By Tawanda Masvikeni
To say I have always been in awe of Cambridge would be an understatement. The city is gorgeous. I particularly admire the way it merges the old and new; an inspiring conglomeration of the antique and the modern. Many people from the UK, Europe, The United States and other developed countries do not seem to share that sense of wonder, which I find perfectly reasonable.
When one has been used to something, desensitisation is almost inevitable. In my case, it took a tragically short time for me to go from looking at buildings that once filled me with a sense of appreciation to hardly noticing them. It is a sad feeling. It is akin to loss yet still having whatever feels lost. When a once ubiquitous feeling starts to slowly fade, one has few ways of remedying it. An option is to accept that nothing, whatever the extent of its grandeur, can be eternally inspiring to behold. I tried that. It was my hope that with the passage of time I would accept it as being an inextricable aspect of the human condition that we lose admiration. That proved to be something I could not simply stoically stomach. There must be a way, I thought to myself, to rediscover the beauty Cambridge always availed to me.
Without expending too many words on what followed, that is the basic backstory of how I set out to love Cambridge again. This time around, I fell in love with it through photography. Having become a picture junkie of sorts in the past week, I feel the city invite me to play with it each time I am out. Photography has rekindled our love. Here are few pictures that evidence our brewing romance.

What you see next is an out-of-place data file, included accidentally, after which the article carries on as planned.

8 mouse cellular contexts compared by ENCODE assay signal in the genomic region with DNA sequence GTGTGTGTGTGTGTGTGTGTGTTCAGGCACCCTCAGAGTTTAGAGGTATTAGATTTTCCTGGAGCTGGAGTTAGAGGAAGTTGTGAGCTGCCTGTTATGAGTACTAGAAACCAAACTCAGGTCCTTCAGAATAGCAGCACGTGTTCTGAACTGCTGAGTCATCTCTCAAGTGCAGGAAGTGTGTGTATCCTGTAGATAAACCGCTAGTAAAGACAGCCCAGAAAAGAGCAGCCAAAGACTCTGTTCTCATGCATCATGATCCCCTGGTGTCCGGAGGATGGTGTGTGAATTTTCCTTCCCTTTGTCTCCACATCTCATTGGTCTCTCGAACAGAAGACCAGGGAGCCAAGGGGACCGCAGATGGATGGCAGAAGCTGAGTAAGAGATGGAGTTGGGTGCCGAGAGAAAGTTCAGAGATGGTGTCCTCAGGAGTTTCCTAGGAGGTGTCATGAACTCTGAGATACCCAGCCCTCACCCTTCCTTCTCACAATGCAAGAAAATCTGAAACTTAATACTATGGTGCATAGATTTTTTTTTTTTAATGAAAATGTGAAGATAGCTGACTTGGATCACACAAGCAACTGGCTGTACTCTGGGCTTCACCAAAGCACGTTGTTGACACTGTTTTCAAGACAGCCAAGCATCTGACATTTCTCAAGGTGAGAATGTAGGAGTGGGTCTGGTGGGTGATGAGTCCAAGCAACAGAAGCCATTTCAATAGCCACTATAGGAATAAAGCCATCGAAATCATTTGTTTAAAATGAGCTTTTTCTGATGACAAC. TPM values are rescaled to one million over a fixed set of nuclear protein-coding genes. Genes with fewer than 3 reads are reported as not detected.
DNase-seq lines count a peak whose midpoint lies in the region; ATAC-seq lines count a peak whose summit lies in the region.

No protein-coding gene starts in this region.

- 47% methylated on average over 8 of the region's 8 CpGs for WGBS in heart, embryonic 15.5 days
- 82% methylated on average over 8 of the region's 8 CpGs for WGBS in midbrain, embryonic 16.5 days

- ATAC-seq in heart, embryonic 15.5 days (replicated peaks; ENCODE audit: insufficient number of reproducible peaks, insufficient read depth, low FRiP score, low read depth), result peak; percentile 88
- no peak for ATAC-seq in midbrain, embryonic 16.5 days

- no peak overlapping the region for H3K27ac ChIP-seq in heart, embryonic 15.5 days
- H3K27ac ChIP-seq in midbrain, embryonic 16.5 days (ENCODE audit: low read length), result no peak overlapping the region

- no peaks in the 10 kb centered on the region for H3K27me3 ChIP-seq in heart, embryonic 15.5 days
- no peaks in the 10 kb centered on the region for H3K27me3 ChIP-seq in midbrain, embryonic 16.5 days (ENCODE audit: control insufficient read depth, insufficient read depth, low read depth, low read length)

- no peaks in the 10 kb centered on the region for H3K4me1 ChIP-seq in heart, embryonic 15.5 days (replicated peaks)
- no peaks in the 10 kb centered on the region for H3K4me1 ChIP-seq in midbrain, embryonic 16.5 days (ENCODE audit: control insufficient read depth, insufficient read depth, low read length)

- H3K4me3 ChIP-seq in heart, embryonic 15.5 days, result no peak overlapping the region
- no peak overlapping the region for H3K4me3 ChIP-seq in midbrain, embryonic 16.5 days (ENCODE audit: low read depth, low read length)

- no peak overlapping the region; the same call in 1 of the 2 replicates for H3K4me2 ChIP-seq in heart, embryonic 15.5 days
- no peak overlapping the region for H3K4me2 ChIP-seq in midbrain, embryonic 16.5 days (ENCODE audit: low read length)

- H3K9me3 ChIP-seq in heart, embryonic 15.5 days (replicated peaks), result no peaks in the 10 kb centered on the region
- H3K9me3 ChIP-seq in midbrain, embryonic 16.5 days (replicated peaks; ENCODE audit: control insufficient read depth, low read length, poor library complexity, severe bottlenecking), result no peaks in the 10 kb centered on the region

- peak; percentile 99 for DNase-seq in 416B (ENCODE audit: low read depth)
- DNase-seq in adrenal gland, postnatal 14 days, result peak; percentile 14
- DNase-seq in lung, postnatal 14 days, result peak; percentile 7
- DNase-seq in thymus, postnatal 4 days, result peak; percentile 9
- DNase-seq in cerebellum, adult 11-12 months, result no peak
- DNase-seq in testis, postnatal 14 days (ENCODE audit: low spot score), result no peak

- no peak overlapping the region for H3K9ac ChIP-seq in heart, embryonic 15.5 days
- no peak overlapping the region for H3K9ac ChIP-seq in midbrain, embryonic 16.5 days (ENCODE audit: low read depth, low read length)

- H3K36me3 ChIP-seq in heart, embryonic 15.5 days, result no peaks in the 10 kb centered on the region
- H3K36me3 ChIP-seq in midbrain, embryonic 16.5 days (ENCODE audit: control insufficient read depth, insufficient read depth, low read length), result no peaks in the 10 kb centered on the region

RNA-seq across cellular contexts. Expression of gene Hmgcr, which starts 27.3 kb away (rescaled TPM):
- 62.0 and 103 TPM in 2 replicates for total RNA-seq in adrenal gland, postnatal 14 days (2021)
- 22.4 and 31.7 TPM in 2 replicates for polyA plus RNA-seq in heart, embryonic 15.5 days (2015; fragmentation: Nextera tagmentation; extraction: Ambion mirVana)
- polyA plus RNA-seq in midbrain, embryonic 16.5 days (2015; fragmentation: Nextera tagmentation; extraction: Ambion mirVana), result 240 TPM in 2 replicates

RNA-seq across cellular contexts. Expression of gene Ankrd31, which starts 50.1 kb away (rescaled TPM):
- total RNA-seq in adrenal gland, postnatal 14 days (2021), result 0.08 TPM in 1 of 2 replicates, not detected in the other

I am particularly endeared to this picture because of how calm the water appears. There is a serenity to the whole scene that to me, is a distinct feature of Cambridge.
This picture shares many of the qualities of the one that precedes it. What sets it apart, however, is the way it exposes a different side to the city. The building to the right of the bridge, introduces the business element of the city. That is the Jobs Centre Plus building, where I went to get my national insurance number to enable me to work; I cannot help but attach money to it.
There is something ominous about this picture – like a parting of the clouds for a Messianic return as the world darkens.
This still is a playful one. The green in the park is well-exposed. The shadows hint at a bit of sunlight, which excitingly signals the approaching of summer – my first in the UK.
Easily my favourite picture, it captures this part of the university in a way that forces me to think about it more it more intimately.
Finally, this image of Compass House, dark and dreary, yet somehow hopeful.
Reigniting my passion for Cambridge has been trying; I at times forget to take in the city and focus on the perfect picture. More and more, I am finding out that it is about letting this corner of the world have its way with me – and giving in to the whims of Cambridge and whatever it wishes to show me next.